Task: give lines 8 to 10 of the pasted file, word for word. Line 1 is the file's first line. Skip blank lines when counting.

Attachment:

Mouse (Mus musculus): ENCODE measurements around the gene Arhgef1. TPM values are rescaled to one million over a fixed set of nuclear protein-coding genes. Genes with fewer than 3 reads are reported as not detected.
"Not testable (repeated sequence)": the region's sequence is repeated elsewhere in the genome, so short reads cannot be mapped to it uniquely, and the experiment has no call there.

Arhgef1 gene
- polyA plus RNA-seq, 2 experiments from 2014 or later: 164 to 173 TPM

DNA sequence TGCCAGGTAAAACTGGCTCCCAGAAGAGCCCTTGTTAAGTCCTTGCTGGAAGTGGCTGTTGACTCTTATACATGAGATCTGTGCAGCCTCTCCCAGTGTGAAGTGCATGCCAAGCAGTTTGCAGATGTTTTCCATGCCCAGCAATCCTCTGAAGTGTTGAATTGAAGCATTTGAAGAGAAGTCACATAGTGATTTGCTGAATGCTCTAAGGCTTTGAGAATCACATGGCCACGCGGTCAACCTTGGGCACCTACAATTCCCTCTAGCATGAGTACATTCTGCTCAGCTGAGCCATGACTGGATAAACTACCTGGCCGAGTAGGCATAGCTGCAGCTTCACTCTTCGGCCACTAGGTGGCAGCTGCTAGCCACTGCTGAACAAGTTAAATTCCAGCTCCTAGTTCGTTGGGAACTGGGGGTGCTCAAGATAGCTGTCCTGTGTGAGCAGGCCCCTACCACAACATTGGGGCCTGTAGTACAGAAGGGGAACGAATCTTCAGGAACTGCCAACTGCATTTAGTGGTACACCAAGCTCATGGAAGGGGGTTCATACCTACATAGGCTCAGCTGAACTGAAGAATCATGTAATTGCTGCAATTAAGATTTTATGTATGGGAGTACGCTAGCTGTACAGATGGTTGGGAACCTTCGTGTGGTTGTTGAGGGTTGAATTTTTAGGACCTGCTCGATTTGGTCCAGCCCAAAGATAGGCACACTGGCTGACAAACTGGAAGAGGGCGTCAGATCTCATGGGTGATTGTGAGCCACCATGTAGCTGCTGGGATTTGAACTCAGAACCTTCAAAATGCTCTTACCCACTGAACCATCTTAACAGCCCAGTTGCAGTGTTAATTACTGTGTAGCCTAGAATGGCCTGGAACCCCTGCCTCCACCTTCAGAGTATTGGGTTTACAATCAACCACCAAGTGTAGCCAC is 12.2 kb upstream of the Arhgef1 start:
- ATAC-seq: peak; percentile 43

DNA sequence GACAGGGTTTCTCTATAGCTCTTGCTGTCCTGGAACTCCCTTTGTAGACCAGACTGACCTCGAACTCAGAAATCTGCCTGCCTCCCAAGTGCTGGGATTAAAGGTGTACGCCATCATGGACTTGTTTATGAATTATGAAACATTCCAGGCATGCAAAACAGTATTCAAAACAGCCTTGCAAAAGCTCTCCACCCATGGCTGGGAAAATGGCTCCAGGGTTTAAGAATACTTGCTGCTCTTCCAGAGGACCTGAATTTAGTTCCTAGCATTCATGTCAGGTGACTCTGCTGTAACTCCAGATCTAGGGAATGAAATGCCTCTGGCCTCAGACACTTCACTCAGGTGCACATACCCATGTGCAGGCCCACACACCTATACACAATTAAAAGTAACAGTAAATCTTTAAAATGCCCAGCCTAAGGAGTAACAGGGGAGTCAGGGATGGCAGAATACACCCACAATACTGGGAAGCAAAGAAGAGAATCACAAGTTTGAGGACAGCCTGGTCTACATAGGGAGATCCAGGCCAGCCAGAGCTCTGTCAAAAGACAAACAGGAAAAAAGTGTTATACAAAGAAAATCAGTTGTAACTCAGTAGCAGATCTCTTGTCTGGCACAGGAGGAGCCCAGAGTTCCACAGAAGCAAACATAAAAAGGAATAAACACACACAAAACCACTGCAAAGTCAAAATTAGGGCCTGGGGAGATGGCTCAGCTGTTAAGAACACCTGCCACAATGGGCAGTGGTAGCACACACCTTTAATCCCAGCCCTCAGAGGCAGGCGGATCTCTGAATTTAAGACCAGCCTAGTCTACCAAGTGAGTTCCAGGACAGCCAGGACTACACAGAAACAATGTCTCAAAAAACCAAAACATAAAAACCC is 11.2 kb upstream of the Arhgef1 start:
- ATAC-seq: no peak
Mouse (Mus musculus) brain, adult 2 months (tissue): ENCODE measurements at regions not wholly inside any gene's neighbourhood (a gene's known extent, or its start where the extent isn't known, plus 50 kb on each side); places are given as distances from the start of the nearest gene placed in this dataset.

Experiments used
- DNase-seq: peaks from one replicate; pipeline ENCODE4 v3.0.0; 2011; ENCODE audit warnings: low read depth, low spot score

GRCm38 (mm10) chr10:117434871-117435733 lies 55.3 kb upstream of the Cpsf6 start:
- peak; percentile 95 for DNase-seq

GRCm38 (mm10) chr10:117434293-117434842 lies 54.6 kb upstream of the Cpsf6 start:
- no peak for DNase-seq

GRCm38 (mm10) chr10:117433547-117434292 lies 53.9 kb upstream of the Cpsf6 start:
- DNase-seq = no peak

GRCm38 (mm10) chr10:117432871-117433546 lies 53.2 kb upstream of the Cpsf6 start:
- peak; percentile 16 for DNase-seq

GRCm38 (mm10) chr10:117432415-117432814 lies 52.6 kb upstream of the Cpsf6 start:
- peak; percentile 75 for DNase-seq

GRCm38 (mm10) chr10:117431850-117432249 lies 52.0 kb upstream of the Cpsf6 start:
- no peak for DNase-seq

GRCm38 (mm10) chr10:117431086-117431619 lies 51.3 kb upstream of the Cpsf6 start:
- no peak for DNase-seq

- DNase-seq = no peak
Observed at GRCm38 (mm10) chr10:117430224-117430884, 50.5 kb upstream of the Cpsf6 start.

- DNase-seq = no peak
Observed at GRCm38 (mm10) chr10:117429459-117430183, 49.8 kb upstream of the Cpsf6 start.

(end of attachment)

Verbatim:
- ATAC-seq: no peak
Mouse (Mus musculus) brain, adult 2 months (tissue): ENCODE measurements at regions not wholly inside any gene's neighbourhood (a gene's known extent, or its start where the extent isn't known, plus 50 kb on each side); places are given as distances from the start of the nearest gene placed in this dataset.

Experiments used